WASHINGTON -- When asked what came to mind when looking back at going up against Gary Payton Sr. in his playing days, Wizards head coach Scott Brooks mentioned his longstanding reputation as one of the best talkers in league history.

"He talked trash, but could back it up," Brooks said.

Now Brooks is coaching Payton's son, Gary Payton II. The younger Payton is about the same size as his father, plays the same position and wears No. 20, but says he did not get the trash-talking gene.

"I'm more chill," Payton II told NBC Sports Washington. 

Payton II, 27, remembers watching his father play as a kid and not understanding why he was always talking to opponents. Payton would be constantly chirping at other players and it wasn't until Payton II got older that he realized exactly why his strategy of intimidation was effective.

"As I got older, I understood. He is what he is and guys respect him for it," Payton II said.

Payton II is now in his fourth NBA season and he believes the current era features far less talking on the court than when his father was at his peak in the 1990s. The game is now faster and the pace limits the opportunities to talk while the action is underway.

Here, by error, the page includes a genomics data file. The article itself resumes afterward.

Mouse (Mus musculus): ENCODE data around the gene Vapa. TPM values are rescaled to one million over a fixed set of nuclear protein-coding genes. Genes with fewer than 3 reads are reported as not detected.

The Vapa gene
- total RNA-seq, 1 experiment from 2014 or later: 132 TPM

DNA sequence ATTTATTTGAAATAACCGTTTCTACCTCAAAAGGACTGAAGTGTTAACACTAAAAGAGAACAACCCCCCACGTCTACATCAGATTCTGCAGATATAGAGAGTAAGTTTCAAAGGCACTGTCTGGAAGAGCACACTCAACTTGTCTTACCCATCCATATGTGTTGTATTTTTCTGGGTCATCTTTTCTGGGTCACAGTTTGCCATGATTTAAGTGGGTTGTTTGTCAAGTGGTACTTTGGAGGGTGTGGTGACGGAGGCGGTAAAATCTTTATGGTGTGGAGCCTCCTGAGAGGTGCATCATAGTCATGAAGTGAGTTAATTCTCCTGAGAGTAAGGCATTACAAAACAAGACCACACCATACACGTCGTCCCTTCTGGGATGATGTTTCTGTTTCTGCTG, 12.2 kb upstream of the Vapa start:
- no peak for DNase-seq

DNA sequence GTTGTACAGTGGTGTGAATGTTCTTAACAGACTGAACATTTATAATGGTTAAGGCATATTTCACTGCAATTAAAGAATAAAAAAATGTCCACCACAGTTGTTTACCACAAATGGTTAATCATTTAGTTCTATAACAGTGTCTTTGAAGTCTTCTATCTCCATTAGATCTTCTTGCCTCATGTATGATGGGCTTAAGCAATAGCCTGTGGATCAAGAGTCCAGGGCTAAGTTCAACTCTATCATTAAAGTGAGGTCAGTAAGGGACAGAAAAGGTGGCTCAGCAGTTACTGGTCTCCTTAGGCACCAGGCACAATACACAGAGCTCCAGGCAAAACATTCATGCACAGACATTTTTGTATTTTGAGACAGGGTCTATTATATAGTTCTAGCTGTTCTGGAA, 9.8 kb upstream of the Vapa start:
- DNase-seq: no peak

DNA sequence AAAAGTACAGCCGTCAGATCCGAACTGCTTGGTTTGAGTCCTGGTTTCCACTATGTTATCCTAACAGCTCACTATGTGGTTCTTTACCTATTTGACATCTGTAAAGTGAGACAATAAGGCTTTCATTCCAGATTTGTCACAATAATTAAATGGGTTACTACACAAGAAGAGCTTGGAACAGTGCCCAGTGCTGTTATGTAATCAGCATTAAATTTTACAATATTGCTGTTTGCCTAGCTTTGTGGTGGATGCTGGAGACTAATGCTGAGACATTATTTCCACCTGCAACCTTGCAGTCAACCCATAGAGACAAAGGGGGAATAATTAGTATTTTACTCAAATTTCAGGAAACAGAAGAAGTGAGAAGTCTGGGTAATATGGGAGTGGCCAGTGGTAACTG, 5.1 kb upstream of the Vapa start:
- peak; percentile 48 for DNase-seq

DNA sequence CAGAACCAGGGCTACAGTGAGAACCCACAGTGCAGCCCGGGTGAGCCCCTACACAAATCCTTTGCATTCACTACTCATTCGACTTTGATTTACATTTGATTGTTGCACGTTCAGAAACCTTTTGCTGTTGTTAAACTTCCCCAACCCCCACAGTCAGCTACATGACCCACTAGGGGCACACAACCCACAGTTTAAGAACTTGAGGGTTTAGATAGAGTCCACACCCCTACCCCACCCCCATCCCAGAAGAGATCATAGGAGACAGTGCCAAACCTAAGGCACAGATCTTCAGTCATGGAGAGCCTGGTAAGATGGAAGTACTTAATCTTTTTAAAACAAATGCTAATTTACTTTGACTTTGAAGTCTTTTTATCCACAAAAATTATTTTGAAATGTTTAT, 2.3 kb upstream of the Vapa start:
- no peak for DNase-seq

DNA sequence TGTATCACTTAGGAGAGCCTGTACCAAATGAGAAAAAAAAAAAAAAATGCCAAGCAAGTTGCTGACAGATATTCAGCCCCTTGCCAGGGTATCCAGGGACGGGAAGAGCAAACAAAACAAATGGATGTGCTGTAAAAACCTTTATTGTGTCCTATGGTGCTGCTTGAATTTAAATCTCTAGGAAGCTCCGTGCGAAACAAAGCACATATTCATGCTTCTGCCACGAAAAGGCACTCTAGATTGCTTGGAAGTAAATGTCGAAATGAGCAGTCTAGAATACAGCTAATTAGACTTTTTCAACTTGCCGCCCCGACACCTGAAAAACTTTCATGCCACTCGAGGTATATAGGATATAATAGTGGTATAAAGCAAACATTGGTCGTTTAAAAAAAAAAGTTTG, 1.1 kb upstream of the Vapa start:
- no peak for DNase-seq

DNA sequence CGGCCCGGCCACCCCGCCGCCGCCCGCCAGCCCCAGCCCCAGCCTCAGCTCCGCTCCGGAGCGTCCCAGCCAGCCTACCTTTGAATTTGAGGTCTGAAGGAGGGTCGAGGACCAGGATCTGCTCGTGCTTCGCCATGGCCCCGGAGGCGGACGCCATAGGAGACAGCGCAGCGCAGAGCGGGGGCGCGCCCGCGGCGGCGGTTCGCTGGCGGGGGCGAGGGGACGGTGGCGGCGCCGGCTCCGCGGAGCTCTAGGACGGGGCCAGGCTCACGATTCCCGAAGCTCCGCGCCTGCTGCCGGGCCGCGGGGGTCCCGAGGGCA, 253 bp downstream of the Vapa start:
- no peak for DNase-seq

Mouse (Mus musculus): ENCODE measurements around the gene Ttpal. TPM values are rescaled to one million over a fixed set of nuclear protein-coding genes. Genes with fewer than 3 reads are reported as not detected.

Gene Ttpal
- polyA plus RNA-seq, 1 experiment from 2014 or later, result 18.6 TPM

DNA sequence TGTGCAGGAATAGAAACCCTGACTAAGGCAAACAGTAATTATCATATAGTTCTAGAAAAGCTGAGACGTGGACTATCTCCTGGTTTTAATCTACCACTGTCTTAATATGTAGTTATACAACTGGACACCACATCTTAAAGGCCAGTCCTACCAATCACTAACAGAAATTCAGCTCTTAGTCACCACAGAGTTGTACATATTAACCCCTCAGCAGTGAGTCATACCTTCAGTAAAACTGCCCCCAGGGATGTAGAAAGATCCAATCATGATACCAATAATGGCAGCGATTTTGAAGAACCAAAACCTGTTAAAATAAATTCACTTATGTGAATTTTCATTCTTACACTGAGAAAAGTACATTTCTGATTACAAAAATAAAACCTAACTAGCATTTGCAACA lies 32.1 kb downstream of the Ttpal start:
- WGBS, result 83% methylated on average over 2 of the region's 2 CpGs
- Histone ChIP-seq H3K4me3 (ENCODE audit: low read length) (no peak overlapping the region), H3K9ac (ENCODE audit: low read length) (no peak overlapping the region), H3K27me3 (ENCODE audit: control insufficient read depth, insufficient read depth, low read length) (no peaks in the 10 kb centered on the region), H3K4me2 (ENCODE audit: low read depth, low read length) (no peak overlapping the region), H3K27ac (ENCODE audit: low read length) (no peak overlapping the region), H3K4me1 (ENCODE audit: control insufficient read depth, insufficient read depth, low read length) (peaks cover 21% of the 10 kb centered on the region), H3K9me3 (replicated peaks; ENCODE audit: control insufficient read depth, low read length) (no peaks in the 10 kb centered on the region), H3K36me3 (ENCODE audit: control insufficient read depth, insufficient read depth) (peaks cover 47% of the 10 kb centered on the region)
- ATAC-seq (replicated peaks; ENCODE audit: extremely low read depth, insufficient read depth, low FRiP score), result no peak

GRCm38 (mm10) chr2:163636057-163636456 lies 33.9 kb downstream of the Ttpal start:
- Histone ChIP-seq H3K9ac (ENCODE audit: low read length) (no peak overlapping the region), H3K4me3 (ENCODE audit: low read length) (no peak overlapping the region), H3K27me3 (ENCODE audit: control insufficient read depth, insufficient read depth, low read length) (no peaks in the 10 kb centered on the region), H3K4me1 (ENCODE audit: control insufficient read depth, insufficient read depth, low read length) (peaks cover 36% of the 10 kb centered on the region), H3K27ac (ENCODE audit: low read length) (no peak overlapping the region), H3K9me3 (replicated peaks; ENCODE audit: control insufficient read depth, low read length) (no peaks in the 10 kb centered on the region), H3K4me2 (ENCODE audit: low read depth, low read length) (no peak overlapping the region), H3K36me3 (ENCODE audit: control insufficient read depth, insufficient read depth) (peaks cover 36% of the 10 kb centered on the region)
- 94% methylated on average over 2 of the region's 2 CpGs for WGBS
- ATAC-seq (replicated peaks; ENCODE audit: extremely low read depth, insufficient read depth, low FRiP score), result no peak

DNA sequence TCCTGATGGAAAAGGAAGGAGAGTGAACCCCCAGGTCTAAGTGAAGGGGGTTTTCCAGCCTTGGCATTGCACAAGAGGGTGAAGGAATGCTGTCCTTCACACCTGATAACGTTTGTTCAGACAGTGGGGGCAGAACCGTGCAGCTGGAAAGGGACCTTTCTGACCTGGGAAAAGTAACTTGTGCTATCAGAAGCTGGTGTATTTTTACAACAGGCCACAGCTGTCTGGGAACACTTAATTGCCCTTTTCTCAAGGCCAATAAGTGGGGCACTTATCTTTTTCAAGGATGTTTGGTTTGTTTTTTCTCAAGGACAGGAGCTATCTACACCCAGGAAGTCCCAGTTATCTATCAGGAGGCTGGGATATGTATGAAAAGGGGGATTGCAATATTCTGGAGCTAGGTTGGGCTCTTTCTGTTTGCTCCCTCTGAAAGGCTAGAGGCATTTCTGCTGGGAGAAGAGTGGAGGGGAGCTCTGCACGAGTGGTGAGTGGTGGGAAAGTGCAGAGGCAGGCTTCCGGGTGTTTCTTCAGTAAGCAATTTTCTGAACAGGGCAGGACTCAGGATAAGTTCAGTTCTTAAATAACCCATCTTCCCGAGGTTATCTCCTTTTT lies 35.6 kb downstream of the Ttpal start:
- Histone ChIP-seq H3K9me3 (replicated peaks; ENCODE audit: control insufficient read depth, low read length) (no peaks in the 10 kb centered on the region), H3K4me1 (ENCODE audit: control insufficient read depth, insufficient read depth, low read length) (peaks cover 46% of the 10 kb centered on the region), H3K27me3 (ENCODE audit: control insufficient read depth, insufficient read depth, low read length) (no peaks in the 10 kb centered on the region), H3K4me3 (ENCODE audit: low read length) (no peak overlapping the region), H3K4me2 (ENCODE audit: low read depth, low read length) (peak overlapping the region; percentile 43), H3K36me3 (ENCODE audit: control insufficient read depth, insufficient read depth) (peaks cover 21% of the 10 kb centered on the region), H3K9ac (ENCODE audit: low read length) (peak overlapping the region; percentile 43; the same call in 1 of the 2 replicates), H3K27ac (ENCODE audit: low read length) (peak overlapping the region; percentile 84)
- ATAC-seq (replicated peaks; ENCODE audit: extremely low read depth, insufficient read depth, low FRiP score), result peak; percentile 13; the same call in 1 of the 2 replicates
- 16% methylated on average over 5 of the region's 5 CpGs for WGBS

"They would trash-talk and play. A lot of guys can't trash-talk and play at the same time. It's a little different," Payton II said.

Since he isn't a major trash-talker himself, Payton II doesn't necessarily wish that part of the game was still around. But he does envy one major element of 1990s basketball.


His father is arguably the best defensive point guard of all-time and he played a physical perimeter game. Back then, more contact was allowed. You could hand-check players and alter their path off the dribble.

"It would be wonderful. It would be so good," Payton II said with a big smile.

"The game has really changed from my dad's days. I wish they would let us fight and bump and hit like they did back in the day. It would be a lot more fun. It would be great. I think I would probably lead the league in steals."

Payton II has no choice but to play by today's rules and he's doing his best to find staying power in the league. He joined the Wizards last week by way of the hardship exception because the team has so many injuries.

He was with the Wizards last season on a 10-day contract and this year was previously playing in the G-League for the South Bay Lakers. He has played for four G-League teams and three different teams at the NBA level.

The now-Wizards point guard just wants to find a long-term home and is hoping Washington can be the place. Last year, when he was on a 10-day deal, they only shared basic concepts of the playbook with him. This time, they gave him a bigger deck of plays to learn.

Maybe it's a sign they plan on keeping him around for at least a little while longer.

"I'm just trying to find somewhere to stick. I've been through [a lot]," he said.

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